FOR IMMEDIATE RELEASE What: One-woman show on education written and performed by award-winning teacher Where:…
I don’t know what I expected, really, when I got the idea to take him to the theater. But once he told me that he hadn’t seen a live production for decades, couldn’t even remember the last time he’d been inside a theatre, I knew I wanted to give him that experience. He was in town to see a specialist; he had been ill and in pain with no clear diagnosis for over thirty years and he was hoping this time, he’d find some answers.
When I learned of his struggles, I became obsessed with a desire to help him, engaging in round the clock, obsessive research, googling websites and reading books about sinuses, facial neuropathy, Ear Nose and Throat specialists, holistic medicine, alternative therapies, chiropractic, root canal, ozone treatments, biologic dentistry, the effects of iodine deficiency, desiccated thyroid medication and the importance of keeping one’s body alkaline.
This research had lead me to the only Ear, Nose and Throat specialist on the East Coast who also practiced holistic and alternative medicine and that’s why he was here, in Philadelphia, and available to meet me at the theater.
During the past two years, he had sent me dozens of his favorite movies and recommended hundreds more. He would take exquisite care with each selection, only suggesting the “great ones” – films that moved him to the core of his being. Not much for comedy, he’d suggest dramas and documentaries that took me to the depths of the heart and to the edges of human possibility. Admonishing me for never having seen The Deer Hunter, Requiem for a Dream, Scent of a Woman, Million Dollar Baby and other heavy hitters, he’d relish my responses which I’d email to him, immediately after viewing each film while the emotions ignited were still fresh and raw.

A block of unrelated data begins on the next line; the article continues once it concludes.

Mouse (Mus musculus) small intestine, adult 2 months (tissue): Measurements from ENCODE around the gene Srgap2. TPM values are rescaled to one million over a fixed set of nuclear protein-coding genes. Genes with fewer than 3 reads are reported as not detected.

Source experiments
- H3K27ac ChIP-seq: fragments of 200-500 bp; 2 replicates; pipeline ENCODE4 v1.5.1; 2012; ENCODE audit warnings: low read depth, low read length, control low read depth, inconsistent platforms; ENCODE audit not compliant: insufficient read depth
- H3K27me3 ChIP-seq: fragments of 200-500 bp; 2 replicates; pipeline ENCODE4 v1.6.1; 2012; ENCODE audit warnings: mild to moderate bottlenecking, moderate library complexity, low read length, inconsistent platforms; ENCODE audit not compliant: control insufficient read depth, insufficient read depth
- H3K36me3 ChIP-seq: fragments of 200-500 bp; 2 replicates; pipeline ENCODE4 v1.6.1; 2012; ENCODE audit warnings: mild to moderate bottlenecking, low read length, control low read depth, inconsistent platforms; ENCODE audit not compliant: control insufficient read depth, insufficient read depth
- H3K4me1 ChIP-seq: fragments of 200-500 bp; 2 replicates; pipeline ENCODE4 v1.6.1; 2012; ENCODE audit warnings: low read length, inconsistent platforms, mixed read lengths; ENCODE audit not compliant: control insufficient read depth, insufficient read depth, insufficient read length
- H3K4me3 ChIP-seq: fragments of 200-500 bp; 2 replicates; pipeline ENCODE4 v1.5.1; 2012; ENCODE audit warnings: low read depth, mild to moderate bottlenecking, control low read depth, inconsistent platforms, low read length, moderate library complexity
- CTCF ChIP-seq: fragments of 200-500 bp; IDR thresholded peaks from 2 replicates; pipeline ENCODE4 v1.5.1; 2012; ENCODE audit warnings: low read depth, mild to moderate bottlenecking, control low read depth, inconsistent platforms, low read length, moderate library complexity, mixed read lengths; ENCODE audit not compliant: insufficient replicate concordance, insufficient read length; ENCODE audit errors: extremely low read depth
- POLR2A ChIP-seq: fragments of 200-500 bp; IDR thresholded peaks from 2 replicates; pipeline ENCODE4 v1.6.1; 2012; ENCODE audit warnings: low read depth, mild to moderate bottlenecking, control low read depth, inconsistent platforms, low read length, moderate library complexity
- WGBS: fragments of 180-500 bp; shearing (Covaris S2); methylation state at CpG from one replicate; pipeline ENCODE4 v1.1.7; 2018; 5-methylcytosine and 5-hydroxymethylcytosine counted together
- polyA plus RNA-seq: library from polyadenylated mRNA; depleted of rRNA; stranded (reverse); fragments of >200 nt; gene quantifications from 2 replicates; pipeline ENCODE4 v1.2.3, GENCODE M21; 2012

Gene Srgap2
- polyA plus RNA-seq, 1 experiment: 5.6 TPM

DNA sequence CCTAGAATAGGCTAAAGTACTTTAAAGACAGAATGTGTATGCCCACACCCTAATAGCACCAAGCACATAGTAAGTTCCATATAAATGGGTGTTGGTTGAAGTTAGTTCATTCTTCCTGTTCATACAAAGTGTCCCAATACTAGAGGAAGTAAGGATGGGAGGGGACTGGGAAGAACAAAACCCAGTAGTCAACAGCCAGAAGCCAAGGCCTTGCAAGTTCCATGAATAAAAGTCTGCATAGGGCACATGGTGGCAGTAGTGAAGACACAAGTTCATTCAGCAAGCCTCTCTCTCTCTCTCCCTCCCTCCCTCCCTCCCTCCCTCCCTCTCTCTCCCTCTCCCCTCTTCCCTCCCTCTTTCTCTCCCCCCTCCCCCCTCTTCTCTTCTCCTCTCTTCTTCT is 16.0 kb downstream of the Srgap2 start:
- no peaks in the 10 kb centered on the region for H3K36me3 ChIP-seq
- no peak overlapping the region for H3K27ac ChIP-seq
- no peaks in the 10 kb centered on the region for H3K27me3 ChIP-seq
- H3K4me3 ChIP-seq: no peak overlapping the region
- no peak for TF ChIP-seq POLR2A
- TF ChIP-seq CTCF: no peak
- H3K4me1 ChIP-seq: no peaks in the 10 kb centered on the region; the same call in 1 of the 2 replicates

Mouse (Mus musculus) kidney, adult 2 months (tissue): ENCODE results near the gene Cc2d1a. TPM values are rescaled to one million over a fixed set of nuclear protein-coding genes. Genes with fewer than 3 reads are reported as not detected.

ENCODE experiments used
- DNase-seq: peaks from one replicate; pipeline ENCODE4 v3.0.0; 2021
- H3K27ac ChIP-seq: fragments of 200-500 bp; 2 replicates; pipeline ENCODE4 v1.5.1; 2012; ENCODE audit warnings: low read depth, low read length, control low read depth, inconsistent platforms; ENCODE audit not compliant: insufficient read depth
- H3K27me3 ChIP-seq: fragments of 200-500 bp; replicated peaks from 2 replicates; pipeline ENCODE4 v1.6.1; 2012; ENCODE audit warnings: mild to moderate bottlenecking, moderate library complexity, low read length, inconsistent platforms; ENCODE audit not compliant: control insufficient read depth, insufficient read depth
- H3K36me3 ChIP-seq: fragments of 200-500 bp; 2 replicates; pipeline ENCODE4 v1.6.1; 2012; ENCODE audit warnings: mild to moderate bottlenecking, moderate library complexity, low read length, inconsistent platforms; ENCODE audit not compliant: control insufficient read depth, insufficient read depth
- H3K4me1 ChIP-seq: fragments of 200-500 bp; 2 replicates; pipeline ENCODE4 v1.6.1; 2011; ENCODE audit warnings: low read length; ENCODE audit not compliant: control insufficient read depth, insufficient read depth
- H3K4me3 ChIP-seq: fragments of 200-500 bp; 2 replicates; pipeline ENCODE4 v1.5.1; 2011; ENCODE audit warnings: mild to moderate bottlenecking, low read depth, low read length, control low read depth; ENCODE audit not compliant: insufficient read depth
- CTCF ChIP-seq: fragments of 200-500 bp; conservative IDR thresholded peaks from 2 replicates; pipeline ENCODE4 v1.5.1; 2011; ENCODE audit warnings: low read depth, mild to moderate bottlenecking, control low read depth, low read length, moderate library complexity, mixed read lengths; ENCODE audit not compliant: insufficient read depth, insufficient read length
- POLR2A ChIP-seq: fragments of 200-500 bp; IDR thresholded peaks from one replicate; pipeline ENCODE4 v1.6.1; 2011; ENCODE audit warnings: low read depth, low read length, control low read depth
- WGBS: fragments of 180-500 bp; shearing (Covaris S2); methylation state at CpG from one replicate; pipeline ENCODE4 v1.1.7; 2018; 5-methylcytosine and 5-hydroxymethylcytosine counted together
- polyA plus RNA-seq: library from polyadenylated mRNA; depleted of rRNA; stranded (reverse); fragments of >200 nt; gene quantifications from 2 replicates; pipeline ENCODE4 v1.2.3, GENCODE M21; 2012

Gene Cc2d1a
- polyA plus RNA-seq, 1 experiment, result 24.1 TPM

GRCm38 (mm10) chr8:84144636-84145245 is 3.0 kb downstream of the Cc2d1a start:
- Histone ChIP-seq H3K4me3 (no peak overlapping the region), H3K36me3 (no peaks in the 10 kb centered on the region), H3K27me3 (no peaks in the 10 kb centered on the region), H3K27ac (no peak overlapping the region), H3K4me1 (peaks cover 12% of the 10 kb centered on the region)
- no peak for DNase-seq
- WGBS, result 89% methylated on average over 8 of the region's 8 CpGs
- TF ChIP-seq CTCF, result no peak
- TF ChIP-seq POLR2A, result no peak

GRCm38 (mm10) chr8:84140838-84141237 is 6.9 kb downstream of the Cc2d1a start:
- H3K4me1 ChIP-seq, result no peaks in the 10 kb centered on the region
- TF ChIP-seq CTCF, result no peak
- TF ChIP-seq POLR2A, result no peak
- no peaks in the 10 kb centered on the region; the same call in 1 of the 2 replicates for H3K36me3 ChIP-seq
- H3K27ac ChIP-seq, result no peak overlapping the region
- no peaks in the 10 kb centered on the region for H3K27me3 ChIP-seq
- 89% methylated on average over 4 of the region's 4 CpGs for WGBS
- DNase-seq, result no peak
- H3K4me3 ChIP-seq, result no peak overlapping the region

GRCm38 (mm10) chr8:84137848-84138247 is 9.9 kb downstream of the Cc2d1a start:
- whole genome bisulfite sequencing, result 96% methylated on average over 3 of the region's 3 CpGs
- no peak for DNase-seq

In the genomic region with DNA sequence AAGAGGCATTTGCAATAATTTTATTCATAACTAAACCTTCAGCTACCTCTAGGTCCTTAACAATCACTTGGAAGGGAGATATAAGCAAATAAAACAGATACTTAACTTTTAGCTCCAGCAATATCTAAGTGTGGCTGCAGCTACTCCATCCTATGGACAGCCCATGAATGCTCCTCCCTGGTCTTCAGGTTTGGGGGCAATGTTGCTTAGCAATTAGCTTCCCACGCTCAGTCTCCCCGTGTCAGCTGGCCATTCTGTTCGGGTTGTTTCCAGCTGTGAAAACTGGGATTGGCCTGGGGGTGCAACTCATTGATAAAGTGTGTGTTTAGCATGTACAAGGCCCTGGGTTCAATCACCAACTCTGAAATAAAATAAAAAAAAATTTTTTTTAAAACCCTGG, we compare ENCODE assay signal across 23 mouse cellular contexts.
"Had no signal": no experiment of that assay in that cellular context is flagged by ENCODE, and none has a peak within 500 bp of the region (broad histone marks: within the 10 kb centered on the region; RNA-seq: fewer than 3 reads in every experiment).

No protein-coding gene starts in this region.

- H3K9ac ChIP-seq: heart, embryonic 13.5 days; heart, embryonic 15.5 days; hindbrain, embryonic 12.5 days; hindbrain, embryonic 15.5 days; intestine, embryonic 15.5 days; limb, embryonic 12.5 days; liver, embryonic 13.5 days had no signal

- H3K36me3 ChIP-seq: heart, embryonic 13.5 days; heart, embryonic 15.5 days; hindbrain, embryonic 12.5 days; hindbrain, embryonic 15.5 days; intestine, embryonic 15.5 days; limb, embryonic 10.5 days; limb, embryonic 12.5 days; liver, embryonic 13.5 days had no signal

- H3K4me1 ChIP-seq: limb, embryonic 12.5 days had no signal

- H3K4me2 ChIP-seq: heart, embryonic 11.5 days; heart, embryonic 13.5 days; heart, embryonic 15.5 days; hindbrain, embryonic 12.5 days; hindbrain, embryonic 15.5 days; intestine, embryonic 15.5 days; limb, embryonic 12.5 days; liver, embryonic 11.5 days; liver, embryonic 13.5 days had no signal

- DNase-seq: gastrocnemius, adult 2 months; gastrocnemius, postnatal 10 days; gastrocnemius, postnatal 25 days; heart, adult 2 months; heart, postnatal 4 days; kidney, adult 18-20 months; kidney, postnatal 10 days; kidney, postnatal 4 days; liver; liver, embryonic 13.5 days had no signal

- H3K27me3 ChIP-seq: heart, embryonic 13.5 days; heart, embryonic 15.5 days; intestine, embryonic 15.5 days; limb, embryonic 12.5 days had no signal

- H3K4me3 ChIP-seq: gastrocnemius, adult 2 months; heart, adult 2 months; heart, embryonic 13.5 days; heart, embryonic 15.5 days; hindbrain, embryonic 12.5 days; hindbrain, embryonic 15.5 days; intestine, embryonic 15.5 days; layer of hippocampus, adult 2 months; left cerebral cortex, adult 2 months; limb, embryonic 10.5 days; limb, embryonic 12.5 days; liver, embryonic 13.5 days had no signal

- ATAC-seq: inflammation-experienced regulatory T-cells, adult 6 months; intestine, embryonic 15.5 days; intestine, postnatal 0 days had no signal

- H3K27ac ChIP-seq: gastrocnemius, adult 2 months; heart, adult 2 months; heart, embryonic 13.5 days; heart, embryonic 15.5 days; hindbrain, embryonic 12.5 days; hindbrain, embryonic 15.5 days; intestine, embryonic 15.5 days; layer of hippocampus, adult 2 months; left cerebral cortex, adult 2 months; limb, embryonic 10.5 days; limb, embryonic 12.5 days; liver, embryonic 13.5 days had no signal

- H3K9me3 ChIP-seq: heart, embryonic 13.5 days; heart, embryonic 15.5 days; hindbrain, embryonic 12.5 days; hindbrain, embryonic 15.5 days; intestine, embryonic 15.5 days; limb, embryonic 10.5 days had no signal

And as he would tell me what movies meant to him (he’d been watching them for years and years, every single night, alone in his darkened bedroom on an old- fashioned TV that set atop his bureau, until recently when he’d finally purchased a large flat screen set and installed surround sound) I would tell him about my love of live theater – how seeing something deeply moving, in the company of strangers in a public setting where the emotions generated by the actors on stage jump like an electrical current from person to person in the audience was a peak experience that I believed no one should miss.
And I wanted more than anything to give that experience to him as a thank you for all of the wonderful moments I had had with his movies.
Our choice of plays was limited to what was currently being staged in Philadelphia, and there had to be a matinee because he really wasn’t well enough to stay out late for an 8:00 curtain, and there had to be available seats on the few particular days he did not have doctors’ appointments in the short time he’d be here.